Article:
This medal commemorating this Grand Manifestation, often but not always, is holed for suspension for use as a badge. In English on one side and French on the other, it is signed “V&G” on the obverse.
The imagery illustrates the victorious allies crushing the Russian Empire. “V&G” is the signature of Achille Vachon and Marc Giron, partners in San Francisco, who arrived in San Francisco by 1852. In our research of the 1861 California Union medal, Bill Hyder and I learned that both partners tragically drowned on June 21, 1858 in British Columbia while being ferried to a steamship.
The only other documented medal by Vachon and Giron is the more famous 1856 membership badge for the Second Committee of Vigilance in San Francisco. But this medal for the Crimean war victory celebration in San Francisco has the distinction of being the first commemorative medal to be designed and manufactured in California.
The Crimean War medal is likely as rare as the Vigilance medal. It appears several times in early auction records only as white metal and a few have surfaced recently. At the 18th meeting of the Pacific Coast Numismatic Society in October 1916, a Mr. A. Reimers exhibited an uncirculated gold example. He believed it to be unique and to have been presented to Mrs. George Gordon by the event organizers as her husband was the developer of South Park. Its present status is unknown.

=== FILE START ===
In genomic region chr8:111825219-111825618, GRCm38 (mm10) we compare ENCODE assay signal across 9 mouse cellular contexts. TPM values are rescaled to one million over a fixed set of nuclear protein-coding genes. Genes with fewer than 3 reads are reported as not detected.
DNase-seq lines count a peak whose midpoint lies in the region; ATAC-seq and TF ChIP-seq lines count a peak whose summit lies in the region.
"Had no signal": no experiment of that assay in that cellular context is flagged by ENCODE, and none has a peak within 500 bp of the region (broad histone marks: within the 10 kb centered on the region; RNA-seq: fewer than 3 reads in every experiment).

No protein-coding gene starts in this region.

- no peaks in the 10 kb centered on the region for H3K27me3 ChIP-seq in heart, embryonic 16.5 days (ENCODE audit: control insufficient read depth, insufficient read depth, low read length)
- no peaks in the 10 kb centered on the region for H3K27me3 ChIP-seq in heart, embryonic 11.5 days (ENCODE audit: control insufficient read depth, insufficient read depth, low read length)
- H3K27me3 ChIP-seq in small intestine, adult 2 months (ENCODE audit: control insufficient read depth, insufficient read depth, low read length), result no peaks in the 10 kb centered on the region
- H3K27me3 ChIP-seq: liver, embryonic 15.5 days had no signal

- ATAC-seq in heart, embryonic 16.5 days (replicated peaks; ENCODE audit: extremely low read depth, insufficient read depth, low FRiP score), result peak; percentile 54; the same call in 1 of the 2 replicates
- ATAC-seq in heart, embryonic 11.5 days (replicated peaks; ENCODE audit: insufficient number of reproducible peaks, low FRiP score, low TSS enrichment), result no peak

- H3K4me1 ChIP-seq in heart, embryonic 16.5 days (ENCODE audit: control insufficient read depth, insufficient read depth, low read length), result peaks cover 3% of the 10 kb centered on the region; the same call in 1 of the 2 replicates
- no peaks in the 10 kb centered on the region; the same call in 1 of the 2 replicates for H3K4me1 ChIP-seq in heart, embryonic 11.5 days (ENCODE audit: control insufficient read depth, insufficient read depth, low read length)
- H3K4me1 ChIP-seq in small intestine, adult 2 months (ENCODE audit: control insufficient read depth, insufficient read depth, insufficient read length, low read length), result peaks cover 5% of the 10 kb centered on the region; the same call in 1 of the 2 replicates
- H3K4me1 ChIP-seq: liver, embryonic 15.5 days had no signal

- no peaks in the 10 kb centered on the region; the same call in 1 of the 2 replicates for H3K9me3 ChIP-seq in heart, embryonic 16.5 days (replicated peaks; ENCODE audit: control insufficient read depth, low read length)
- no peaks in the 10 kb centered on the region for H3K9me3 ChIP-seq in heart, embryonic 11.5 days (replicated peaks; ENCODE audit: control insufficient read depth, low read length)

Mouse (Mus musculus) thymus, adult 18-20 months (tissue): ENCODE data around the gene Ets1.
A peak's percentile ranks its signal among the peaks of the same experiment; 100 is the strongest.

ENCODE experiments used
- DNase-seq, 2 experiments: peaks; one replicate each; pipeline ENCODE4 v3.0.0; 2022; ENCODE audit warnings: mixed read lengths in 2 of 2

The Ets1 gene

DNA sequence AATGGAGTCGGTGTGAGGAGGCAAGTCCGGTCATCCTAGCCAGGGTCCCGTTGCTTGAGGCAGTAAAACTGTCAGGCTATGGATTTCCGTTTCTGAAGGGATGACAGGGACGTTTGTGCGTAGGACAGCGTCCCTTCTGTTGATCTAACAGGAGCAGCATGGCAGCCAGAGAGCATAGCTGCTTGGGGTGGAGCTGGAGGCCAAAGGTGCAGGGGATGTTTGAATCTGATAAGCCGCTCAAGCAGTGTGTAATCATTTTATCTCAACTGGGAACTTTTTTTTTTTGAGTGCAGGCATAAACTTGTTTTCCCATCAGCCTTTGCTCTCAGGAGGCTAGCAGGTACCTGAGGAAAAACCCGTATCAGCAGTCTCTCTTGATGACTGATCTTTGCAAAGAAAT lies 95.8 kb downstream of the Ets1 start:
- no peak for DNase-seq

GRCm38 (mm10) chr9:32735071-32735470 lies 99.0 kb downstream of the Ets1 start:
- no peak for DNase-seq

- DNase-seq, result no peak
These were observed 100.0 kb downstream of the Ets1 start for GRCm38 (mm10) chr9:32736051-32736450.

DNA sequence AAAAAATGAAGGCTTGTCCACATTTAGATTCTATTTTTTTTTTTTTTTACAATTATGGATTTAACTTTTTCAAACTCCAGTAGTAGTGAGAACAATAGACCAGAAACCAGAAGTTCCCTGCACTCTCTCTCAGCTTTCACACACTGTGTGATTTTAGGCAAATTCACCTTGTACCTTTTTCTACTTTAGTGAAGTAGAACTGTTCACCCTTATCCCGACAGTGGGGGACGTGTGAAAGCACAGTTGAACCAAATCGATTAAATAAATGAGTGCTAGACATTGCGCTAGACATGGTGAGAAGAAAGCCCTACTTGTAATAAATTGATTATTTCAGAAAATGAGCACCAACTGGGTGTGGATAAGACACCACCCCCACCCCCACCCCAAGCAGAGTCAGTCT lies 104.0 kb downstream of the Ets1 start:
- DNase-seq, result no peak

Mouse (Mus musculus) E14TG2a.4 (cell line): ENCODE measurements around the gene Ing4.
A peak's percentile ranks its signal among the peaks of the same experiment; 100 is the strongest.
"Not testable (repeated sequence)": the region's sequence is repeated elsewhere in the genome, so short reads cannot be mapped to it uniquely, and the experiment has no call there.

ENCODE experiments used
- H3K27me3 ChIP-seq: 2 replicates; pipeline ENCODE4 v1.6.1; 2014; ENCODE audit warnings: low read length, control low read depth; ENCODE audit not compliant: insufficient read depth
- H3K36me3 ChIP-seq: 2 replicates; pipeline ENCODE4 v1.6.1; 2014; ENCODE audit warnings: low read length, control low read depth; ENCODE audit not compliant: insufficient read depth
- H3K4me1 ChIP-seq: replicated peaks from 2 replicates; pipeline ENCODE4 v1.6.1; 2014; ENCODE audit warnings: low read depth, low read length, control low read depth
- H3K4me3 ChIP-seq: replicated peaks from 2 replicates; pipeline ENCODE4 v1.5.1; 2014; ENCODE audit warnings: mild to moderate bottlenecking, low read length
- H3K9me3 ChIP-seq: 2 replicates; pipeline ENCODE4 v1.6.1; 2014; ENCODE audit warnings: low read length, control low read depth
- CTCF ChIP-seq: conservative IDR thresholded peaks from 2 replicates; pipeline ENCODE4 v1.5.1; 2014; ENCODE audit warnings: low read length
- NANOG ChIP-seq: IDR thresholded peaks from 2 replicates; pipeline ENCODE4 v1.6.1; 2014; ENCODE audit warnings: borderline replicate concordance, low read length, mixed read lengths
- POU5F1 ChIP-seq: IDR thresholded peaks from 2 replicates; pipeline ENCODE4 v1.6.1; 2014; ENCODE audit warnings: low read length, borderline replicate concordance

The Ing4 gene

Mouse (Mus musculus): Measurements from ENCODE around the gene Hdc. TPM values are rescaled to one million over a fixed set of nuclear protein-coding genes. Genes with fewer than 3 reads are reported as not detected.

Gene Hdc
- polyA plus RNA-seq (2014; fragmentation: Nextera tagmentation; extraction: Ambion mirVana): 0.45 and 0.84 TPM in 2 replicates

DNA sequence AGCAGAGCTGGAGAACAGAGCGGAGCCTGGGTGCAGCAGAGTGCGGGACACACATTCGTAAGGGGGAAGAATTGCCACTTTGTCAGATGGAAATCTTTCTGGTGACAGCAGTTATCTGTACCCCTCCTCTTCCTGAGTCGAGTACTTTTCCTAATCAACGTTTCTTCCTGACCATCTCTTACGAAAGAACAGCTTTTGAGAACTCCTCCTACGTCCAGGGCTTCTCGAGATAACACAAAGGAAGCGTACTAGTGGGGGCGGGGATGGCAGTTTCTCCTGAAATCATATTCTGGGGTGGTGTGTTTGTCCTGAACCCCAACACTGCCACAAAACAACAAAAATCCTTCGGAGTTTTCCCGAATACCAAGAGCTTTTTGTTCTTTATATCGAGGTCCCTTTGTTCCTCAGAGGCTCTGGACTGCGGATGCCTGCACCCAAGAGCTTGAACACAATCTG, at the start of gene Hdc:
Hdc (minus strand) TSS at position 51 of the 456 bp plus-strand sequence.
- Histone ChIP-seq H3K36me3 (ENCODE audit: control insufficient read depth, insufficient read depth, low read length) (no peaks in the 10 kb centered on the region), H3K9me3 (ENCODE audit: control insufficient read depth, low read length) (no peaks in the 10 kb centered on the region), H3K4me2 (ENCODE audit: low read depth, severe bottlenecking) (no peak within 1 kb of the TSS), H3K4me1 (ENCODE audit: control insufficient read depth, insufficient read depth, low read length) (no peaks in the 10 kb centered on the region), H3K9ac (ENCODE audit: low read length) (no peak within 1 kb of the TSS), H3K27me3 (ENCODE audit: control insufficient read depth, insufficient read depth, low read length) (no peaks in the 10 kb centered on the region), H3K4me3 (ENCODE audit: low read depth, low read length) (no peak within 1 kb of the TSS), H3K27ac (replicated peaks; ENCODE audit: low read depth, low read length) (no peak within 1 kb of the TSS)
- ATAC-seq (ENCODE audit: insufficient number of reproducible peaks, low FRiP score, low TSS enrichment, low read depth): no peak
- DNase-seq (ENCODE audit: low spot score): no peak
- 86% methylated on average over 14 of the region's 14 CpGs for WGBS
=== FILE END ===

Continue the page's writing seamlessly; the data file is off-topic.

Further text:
Vachon and Giron’s medal is a remembrance of a party in San Francisco celebrating the conquering of a distant city by foreign powers in a war without any direct connection to California. To modern observers, the event seems to be more in the spirit of a sporting event victory celebration. Perhaps a Rose Bowl or similar championship. One wonders if, in their exhuberance, the celebrants reflected on the consequences of the Crimean war.
California Digital Newspaper Collection at https://cdnc.ucr.edu
Daily Alta California, Volume 6, Number 269, 30 October 1855
Daily Alta California, Volume 6, Number 276, 6 November 1855
Daily Alta California, Volume 6, Number 295, 25 November 1855
Daily Alta California, Volume 6, Number 297, 27 November 1855
Daily Alta California, Volume 10, Number 176, 28 June 1858
Illustrated London News. Saturday 16 February 1856
FoundSF. “Early Development Around Mission Bay, 1850–1857”
L. Leland Steinman. “Pacific Coast Numismatic Society.” The Numismatist Vol. 29 (1916), No. 12, pp 562-563. (Thank you to John Kraljevich for pointing to this.)
William Hyder and Michael Wehner. “Resurrecting a Symbol of Vigilance: The 1861 California Union Medal.” The Numismatist. Vol. 131 (2018), No. 12, pp 30-39.